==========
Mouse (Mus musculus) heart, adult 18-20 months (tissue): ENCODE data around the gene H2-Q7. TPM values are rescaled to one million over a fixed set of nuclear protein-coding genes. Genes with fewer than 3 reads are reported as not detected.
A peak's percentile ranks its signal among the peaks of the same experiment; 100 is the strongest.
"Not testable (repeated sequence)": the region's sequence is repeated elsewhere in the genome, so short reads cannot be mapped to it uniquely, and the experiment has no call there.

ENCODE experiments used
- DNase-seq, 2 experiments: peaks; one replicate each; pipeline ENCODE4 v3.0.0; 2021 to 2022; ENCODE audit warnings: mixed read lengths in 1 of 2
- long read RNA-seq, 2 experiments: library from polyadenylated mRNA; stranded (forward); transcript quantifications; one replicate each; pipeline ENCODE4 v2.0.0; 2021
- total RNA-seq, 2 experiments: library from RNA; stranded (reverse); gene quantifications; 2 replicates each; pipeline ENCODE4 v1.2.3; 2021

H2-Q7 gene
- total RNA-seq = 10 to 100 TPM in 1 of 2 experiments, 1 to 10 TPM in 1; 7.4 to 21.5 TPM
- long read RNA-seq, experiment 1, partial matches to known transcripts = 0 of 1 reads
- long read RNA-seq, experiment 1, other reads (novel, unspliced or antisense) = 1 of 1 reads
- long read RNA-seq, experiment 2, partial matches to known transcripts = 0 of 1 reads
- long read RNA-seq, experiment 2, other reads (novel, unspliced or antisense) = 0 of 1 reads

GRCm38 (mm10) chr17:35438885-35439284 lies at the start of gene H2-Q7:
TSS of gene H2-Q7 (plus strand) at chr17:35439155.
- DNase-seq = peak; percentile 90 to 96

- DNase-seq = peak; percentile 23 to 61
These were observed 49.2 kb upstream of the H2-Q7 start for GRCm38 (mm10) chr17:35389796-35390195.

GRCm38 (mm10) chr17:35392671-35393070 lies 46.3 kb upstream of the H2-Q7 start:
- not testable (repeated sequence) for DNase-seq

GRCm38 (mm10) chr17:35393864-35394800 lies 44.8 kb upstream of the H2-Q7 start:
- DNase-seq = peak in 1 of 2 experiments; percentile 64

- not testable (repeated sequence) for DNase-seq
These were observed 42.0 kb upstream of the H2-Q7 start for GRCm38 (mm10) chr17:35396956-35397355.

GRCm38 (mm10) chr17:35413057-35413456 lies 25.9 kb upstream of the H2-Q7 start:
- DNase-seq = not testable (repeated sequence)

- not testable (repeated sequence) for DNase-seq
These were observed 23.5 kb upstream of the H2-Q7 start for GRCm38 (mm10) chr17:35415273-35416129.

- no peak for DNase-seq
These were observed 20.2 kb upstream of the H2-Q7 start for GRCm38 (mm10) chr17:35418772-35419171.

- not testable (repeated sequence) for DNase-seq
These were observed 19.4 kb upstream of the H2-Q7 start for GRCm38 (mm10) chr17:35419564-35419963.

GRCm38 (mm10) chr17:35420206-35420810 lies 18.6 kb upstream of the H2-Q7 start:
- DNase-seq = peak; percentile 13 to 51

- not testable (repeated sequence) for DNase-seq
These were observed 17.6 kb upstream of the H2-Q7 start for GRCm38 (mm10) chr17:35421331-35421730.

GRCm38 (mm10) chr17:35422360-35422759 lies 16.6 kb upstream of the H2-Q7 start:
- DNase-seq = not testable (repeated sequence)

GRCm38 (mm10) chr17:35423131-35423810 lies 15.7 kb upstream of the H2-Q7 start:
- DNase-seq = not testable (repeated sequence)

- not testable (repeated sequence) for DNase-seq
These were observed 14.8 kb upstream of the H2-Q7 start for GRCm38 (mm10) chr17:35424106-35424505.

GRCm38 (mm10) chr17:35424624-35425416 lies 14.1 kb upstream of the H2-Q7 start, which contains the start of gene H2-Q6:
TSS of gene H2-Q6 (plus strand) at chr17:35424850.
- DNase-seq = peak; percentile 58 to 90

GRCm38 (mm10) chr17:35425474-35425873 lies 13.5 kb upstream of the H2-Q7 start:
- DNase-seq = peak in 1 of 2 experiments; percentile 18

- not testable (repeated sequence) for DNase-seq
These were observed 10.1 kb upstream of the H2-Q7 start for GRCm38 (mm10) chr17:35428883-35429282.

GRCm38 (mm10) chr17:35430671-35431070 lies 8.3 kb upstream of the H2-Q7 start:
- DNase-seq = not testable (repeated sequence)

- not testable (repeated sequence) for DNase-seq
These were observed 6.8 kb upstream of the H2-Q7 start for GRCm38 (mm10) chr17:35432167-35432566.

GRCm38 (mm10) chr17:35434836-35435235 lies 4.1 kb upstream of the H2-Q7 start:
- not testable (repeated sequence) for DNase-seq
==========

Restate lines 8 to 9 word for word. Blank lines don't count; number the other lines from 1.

H2-Q7 gene
- total RNA-seq = 10 to 100 TPM in 1 of 2 experiments, 1 to 10 TPM in 1; 7.4 to 21.5 TPM